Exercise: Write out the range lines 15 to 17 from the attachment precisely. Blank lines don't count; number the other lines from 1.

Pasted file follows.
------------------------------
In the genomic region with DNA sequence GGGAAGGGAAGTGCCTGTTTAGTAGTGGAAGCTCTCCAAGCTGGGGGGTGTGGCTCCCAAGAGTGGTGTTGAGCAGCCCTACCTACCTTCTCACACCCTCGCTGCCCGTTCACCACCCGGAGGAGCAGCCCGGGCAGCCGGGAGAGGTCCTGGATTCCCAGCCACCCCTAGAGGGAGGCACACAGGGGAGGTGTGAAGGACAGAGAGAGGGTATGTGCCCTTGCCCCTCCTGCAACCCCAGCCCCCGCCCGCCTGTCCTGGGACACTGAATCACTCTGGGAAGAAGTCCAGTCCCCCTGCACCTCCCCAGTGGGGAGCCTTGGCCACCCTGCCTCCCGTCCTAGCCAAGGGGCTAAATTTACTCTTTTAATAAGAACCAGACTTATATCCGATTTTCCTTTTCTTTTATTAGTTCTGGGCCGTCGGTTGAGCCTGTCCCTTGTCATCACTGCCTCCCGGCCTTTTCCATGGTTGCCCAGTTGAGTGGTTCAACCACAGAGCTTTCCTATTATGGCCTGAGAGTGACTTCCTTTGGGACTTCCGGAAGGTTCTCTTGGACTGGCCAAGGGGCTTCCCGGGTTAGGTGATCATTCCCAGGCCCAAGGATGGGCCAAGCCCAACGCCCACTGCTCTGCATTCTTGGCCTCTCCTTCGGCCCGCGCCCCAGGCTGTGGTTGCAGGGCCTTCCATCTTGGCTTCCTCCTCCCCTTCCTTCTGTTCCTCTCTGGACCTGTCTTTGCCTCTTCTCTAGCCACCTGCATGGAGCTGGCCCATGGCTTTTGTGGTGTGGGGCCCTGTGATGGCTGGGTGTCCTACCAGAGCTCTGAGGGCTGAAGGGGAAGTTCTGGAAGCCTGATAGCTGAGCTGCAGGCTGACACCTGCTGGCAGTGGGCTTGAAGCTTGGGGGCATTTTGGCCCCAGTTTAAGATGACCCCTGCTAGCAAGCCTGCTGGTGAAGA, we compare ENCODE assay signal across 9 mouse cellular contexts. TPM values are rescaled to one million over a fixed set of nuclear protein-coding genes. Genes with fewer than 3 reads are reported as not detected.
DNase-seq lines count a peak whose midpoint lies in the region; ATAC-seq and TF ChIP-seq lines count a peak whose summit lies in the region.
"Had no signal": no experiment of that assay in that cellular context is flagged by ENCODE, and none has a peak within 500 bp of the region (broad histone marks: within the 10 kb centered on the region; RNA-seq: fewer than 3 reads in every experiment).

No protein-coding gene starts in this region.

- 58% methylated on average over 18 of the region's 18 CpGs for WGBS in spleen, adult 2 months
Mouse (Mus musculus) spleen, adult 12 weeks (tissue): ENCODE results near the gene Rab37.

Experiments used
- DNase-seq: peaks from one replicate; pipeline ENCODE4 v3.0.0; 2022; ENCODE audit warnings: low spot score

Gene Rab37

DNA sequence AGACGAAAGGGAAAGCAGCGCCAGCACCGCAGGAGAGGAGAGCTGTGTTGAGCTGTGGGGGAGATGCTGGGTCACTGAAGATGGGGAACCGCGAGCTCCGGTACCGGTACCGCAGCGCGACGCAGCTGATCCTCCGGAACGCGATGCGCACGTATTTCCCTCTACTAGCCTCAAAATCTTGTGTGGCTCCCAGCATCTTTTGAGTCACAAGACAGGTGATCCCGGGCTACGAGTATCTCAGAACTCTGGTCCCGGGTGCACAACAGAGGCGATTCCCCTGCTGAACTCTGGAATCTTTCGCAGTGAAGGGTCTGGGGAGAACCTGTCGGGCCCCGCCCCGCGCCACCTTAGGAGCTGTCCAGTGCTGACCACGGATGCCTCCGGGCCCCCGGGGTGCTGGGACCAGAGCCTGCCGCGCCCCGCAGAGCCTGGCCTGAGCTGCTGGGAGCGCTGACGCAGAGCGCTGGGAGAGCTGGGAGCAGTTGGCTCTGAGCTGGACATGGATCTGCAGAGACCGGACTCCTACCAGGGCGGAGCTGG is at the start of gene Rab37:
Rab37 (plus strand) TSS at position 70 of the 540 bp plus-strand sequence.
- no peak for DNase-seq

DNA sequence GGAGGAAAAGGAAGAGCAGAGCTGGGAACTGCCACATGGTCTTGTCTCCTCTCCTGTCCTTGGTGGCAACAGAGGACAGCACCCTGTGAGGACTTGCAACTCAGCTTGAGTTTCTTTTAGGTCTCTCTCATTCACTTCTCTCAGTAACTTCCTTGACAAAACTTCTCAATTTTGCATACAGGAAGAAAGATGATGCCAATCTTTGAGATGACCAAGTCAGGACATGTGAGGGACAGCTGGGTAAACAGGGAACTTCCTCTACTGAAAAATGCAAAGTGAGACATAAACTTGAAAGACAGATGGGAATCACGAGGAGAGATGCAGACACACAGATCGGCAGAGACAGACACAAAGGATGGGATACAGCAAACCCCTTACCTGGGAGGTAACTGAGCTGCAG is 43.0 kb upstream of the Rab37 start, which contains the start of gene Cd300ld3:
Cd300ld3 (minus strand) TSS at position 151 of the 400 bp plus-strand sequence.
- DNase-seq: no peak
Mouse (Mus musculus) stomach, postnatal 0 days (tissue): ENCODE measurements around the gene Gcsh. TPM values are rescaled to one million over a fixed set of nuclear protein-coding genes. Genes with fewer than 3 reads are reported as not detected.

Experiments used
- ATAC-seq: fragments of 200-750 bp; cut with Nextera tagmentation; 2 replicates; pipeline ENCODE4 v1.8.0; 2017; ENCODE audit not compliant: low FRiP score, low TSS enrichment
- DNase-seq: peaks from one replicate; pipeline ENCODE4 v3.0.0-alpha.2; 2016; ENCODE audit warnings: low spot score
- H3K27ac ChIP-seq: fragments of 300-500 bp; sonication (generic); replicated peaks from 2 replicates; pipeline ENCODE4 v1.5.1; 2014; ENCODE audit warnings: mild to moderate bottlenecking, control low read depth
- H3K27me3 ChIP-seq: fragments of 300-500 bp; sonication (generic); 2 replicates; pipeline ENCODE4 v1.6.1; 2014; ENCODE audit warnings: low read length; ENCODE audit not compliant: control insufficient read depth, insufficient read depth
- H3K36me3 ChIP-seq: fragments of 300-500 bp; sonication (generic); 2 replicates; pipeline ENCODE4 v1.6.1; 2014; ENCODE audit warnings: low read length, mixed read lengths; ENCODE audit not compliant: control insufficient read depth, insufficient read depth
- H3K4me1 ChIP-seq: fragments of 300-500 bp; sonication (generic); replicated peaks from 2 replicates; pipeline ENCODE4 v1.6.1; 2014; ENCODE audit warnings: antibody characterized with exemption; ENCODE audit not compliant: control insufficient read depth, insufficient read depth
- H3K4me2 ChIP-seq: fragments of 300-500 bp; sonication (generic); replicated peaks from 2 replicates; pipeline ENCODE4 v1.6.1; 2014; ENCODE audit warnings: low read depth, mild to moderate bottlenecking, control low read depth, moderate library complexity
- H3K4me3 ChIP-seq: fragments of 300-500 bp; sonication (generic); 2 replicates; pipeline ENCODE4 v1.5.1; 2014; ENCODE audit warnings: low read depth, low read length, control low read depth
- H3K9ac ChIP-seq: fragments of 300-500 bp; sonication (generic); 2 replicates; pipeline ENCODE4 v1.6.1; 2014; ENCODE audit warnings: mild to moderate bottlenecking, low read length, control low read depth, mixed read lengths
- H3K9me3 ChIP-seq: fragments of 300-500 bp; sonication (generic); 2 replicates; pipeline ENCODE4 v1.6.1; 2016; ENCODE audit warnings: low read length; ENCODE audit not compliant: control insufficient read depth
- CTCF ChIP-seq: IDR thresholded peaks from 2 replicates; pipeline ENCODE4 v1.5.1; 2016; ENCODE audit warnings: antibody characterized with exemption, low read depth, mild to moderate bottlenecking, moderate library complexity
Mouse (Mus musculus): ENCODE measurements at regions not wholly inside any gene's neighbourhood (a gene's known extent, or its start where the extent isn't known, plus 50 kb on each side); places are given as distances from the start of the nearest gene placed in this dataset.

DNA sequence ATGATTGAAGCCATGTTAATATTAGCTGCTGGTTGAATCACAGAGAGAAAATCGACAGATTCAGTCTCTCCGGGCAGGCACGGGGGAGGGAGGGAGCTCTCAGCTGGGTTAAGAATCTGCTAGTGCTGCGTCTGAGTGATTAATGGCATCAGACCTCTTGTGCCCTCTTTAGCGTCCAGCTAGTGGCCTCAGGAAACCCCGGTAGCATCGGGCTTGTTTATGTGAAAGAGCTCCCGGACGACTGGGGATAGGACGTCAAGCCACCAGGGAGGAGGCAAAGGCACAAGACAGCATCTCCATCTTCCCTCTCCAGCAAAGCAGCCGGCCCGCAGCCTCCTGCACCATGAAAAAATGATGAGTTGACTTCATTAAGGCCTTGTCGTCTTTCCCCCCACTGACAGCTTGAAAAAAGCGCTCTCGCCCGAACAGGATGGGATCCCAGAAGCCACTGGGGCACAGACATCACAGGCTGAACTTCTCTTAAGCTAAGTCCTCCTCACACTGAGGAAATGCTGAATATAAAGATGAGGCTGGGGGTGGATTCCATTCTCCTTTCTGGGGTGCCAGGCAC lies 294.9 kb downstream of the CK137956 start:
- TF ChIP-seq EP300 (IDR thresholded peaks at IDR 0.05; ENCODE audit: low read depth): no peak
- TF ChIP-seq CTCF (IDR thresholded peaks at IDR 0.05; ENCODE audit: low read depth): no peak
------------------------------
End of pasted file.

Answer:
- DNase-seq: no peak
Mouse (Mus musculus) stomach, postnatal 0 days (tissue): ENCODE measurements around the gene Gcsh. TPM values are rescaled to one million over a fixed set of nuclear protein-coding genes. Genes with fewer than 3 reads are reported as not detected.

Experiments used